Latin Rock: sub-genre of rock featuring Latin and African percussion instruments.
Legato: in a smooth, flowing manner, without breaks between notes.
Leitmotif: a tune that is repeated several times in a piece of music and represents a particular character or situation.
Libretto: text of an opera.
Lied: German for song, a solo song accompanied by piano.
Lute: a plucked string instrument of Middle Eastern origin with a more rounded back than a guitar.
Lyric Soprano: this soprano sings the most melodic melodies.
Madrigal: secular vocal form in the "mother tongue" or language of the people.
Magnificat: a Baroque vocal form in praise of the Virgin Mary.
Mambo: dance of Afro-Cuban origin with a characteristic 4/4 meter rhythmic pattern.
March: a selection in quadruple or duple time.
Mariachi: traditional Mexican ensemble popular throughout the country, consisting of trumpets, violins, guitar, and bass guitar.
Masque: a type of play that was performed in the 16th and 17th centuries by actors wearing masks.
Mass: rite of the Catholic Church.
Mazurka: a Polish dance in triple meter.
Mbube: "lion" a cappella choral singing style of South African Zulusk featuring call and response patterns, close knit harmonies and syncopation.
Melisma: a group of notes sung to one syllable of text.
Melody: an organized succession of tones.
Membranophones: musical instruments that produce sound by a vibrating stretched membrane.
Meter: the rhythmic structure of the music: the patterns of accents heard in regularly recurring measures of stressed and unstressed beats at the frequency of the music's pulse
Mezzo-soprano: not the high vocal range of the soprano; a female voice normally with a range of a to f#’’.
Micropolyphonic: 20th century technique encompassing the complex interweaving of all musical elements.
Microtone: musical interval smaller than a half step.
MIDI: Musical Instrument Digital Interface, technology standard that allows networking of computers with electronic musical instrumental.
Minimalist Music: contemporary musical style featuring the repetition of short melodic, rhythmic, and harmonic patterns with little variation.
Minnesingers: traveling musicians during the medieval era.
Minuet: a stately court dance of the 17th and 18th centuries in triple time.
Modal: characterizes music that is based on modes other than Major and minor, e.g., Medieval and Renaissance church modes.
Modernisme: the Catalan equivalent to Symbolism and Art Nouveau from about 1888 to 1911.
Modulation: change of key.
Minuet and Trio: an A B A form in 3/4 times, often the third movement of the classic symphony.
Monodic: having a single vocal part.
Monophonic: melody alone.
Motet: sacred vocal form.
Motive: short melodic or rhythmic idea.
Movement: complete, self-contained part within a larger musical work.
MTV: acronym for Music Television, a cable channel that presents nonstop music videos.
Music Drama: Wagner's term for his operas.
Musique Contrète: music made up of natural sounds and sound effects that are recorded and then manipulated electronically.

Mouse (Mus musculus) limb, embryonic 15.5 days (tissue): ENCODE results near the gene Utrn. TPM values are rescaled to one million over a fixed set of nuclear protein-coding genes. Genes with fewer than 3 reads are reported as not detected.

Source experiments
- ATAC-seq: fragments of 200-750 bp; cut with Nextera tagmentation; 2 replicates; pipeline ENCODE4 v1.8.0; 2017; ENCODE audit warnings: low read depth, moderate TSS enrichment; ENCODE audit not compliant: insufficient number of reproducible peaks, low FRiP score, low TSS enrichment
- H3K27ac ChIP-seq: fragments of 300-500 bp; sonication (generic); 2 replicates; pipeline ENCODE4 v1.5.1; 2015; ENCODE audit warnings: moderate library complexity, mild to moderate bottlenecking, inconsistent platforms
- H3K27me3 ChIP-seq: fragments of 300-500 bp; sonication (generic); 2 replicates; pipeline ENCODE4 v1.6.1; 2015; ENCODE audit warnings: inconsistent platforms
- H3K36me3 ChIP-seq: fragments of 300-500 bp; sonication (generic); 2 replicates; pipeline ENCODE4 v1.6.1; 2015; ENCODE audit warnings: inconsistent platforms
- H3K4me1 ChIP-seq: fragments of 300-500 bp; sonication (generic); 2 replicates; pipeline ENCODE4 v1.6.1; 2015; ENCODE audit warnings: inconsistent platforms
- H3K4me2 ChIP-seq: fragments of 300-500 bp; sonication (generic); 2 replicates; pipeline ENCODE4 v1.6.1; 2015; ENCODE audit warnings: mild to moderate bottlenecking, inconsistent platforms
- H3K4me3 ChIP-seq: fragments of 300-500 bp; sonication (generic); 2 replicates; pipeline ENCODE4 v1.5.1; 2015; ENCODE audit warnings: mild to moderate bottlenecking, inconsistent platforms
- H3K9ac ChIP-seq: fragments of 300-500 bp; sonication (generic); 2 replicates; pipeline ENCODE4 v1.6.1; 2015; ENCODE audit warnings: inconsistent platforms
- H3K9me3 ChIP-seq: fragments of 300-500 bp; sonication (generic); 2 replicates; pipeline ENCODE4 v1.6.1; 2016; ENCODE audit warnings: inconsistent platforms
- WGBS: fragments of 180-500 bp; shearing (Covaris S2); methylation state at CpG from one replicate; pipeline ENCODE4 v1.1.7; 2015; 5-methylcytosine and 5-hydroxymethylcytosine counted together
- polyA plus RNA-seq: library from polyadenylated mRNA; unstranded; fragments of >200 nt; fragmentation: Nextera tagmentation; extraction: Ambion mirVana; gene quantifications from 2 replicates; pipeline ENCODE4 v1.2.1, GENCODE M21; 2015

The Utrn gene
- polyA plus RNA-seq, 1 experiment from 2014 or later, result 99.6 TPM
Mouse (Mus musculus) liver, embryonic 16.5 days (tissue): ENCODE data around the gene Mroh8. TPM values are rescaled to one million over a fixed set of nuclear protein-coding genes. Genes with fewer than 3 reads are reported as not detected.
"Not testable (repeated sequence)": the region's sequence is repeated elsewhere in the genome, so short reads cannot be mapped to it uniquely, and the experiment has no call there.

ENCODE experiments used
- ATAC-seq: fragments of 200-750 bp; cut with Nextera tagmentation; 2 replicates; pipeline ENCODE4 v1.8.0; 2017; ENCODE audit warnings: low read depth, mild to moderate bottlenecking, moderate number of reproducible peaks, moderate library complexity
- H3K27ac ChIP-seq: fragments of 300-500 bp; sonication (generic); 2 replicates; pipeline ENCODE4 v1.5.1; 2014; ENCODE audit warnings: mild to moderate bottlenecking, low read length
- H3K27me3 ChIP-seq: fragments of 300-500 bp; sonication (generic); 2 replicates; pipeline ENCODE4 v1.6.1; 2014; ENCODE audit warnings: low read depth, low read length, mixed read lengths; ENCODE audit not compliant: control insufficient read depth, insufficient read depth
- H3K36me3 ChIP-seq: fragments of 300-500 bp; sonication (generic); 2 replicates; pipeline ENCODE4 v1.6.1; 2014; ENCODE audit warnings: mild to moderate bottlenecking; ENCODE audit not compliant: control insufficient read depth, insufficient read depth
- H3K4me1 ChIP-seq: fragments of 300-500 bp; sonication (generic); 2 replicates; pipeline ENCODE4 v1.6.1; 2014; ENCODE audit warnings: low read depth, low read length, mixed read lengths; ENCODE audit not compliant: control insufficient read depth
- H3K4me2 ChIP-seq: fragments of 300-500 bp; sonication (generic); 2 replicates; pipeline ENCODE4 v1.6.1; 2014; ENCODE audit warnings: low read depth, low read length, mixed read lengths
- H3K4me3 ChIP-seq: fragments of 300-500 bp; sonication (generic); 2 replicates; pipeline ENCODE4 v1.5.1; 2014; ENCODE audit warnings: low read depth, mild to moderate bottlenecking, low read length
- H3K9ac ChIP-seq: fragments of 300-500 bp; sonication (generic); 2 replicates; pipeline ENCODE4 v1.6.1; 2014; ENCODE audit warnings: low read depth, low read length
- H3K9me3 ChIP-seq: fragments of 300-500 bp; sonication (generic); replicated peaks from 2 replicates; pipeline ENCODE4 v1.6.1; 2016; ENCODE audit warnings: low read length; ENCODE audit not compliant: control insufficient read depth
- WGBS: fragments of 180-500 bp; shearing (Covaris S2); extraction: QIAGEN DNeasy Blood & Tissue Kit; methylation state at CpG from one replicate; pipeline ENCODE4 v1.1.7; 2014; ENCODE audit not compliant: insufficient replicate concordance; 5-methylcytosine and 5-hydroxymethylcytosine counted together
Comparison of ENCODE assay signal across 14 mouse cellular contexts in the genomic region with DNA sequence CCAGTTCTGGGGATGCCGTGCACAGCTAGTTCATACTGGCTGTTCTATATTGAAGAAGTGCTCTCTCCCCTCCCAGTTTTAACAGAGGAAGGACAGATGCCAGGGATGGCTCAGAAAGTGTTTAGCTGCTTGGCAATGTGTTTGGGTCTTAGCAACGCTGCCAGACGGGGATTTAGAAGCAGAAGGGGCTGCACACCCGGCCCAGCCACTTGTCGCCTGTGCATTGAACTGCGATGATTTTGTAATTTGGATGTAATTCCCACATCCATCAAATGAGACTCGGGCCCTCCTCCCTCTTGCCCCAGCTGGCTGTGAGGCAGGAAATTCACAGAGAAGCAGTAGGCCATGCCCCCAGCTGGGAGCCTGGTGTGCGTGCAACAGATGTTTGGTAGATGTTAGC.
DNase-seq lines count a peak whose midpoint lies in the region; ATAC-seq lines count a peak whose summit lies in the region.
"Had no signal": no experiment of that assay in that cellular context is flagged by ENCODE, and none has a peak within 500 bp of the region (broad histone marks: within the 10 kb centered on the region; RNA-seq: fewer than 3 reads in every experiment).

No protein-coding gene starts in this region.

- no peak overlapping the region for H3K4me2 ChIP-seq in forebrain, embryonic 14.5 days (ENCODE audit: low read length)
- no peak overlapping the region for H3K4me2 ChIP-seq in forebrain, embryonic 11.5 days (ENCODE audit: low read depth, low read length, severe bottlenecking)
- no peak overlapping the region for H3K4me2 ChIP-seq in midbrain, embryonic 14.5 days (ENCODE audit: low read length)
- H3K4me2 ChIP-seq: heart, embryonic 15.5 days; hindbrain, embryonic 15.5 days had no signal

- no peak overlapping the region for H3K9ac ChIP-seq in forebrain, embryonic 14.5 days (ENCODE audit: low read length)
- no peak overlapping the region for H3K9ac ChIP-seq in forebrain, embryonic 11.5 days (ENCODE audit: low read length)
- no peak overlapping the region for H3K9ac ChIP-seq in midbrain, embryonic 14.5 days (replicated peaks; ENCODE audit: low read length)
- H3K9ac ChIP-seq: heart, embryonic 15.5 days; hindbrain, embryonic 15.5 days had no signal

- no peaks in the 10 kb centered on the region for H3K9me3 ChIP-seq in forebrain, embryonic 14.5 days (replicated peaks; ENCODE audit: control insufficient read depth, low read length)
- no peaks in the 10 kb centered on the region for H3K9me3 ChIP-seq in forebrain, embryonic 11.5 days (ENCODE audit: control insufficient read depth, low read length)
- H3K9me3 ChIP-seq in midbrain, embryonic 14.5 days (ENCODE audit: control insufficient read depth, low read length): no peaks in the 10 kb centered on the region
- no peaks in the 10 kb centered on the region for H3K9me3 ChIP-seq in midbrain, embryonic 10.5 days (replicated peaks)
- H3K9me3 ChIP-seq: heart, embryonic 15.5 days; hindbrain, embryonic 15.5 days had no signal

Mute: to make the sound of a musical instrument softer and less loud, especially by using a mute.
Naker: a small drum, of Arabic origin, and the forebear of the European kettledrum.
New Age: style of popular music of the 1980s-1990s characterized by soothing timbres and receptive forms that are subjected to shifting variation technique.
New Orleans Jazz: early jazz style characterized by multiple improvisations in an ensemble of cornet, clarinet, trombone, piano, string bass, banjo, and drums with a repertory that included blues, ragtime, and popular songs.
New Wave: sub-genre of rock popular since the late 1970s, highly influenced by simple 1950s style rock and roll; developed as a rejection of the complexities of art rock and heavy metal.
Nocturne: "night piece" one movement character piece usually for piano.
Ondes Martenot: an electronic keyboard instrument in which the frequency of an oscillator is varied to produce separate musical notes.
Opera: music drama.
Oratorio: a Baroque vocal form that resembles an opera in length, but has no staging, scenery, or costumes.
Orchestra: performing group usually consisting of strings, brass, woodwinds, and percussion; sometimes performing groups use orchestra in their name, e.g., New York Philharmonic Symphony Orchestra.
Organum: sacred vocal music, the first type of polyphonic music.
Ostinato: (Italian for obstinate) is a short musical pattern that is repeated continually throughout a composition or a section of a composition.
Overture: an instrumental number which usually comes before the singing and sets the mood of the opera.
Passacaglia: an instrumental musical composition consisting of variations usually on a ground bass in moderately slow triple time.
Passepied: a spirited dance in triple meter, popular in France and England in the 1600s and 1700s, resembling a minuet but faster.
Passion: a Baroque vocal form that present the story of Matthew, Mark, Luke, and John.
Percussion: those instruments that are struck and fall into two groups: definite pitch, and indefinite pitch.
Part Song: secular vocal composition, unaccompanied, in three, four, or more parts.
Pentatonic Scale: five note pattern used in some African, Far Eastern, and Native American music.
Pianissimo: music (to be performed) very quietly.
Piano: keyboard instrument perfected in c. 1820.
Piano Roll: a roll of perforated paper that controls the movement of the keys in a player piano or similar instrument, so producing a particular melody.